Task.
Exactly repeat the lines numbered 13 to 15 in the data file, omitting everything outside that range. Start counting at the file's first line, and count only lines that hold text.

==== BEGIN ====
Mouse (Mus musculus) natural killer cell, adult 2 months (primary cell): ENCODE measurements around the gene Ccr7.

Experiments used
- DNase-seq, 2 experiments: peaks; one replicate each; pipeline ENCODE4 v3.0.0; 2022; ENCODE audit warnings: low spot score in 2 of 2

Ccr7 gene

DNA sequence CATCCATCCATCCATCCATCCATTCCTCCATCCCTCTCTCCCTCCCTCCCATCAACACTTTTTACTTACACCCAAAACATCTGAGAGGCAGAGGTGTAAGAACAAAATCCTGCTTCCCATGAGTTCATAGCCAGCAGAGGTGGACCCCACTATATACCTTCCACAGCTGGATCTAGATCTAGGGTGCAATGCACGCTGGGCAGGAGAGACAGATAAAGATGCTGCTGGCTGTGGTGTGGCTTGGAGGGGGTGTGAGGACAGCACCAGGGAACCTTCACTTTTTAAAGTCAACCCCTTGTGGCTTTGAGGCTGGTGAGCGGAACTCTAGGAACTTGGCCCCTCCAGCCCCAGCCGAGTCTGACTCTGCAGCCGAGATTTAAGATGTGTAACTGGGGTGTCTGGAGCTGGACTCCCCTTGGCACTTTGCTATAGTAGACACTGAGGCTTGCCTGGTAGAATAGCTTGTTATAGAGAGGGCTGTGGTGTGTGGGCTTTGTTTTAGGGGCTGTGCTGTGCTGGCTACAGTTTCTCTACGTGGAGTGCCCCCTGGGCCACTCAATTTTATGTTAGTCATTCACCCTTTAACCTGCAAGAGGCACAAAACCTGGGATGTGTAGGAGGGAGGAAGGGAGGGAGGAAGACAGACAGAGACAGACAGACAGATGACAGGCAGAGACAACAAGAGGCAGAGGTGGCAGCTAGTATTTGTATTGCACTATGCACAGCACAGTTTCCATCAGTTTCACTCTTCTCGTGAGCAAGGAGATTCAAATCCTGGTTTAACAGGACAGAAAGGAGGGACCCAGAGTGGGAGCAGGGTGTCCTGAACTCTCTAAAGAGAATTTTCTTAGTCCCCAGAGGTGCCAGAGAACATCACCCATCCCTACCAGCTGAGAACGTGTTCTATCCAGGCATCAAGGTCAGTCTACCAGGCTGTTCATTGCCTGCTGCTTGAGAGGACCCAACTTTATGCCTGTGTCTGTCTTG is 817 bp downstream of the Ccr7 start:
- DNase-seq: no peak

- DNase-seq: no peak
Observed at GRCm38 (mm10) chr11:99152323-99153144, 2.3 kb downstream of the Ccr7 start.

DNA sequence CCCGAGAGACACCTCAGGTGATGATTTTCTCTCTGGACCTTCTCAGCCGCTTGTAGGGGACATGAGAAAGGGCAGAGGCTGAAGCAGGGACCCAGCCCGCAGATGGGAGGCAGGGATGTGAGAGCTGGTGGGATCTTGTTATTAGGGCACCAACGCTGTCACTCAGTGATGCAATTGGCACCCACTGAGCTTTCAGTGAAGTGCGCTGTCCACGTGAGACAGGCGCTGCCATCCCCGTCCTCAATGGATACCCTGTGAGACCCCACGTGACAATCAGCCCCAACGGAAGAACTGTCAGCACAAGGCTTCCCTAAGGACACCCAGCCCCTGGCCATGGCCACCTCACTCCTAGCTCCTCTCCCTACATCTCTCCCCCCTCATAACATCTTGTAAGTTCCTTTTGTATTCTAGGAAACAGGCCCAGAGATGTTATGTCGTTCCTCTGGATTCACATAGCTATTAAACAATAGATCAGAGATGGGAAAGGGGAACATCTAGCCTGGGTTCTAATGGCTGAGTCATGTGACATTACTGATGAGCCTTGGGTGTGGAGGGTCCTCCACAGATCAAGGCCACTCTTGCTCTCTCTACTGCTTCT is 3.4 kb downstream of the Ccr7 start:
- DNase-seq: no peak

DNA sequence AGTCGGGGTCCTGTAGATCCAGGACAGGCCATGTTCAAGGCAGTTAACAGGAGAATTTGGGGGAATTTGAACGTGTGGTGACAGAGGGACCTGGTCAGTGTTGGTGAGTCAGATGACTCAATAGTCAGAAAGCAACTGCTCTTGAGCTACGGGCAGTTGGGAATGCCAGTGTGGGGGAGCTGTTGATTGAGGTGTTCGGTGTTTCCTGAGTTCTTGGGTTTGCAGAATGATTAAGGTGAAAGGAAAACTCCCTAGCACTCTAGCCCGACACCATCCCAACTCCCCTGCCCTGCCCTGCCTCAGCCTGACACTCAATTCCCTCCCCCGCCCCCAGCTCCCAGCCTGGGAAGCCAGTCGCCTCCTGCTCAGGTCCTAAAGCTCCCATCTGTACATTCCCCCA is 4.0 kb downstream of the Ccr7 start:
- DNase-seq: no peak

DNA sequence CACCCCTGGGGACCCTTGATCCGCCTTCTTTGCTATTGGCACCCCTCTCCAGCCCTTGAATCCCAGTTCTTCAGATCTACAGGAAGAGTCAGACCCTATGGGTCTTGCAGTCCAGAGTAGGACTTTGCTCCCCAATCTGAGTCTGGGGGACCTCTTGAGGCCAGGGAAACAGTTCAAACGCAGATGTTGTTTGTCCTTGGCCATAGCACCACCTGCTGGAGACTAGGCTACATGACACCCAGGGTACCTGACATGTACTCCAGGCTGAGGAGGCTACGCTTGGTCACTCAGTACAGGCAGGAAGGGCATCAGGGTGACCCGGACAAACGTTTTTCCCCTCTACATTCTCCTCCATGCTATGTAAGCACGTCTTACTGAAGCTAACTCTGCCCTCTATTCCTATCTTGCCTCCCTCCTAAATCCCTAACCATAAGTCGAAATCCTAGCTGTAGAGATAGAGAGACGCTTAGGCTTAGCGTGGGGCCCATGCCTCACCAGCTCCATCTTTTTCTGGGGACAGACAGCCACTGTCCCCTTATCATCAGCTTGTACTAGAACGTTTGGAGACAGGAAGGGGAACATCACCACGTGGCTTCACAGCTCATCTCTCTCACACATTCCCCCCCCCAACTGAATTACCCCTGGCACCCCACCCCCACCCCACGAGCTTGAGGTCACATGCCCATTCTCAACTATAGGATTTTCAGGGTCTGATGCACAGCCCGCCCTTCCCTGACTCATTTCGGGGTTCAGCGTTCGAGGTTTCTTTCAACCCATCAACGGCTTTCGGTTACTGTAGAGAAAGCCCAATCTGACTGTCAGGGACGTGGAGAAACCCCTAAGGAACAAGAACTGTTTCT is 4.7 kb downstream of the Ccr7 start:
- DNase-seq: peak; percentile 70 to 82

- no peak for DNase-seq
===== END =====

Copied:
DNA sequence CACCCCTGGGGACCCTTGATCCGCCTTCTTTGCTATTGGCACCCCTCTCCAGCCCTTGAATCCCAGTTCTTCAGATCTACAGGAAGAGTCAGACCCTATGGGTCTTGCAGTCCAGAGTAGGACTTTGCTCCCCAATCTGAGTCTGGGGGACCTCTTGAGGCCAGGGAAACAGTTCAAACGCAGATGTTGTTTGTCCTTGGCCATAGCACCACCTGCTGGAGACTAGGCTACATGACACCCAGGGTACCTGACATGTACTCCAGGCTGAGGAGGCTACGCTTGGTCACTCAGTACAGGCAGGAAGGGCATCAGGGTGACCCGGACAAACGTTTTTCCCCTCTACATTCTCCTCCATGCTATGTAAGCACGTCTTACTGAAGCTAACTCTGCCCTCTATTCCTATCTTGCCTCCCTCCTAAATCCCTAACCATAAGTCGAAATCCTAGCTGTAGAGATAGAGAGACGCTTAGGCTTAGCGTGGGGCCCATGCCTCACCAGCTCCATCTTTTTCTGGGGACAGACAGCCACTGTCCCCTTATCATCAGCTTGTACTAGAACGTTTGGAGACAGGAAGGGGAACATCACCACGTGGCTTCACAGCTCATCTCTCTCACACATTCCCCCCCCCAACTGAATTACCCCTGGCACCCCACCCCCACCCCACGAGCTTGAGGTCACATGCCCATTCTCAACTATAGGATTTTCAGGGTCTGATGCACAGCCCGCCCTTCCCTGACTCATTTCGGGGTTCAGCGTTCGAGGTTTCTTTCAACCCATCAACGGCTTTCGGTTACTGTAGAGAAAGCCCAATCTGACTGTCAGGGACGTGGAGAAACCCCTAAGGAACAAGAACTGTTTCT is 4.7 kb downstream of the Ccr7 start:
- DNase-seq: peak; percentile 70 to 82

- no peak for DNase-seq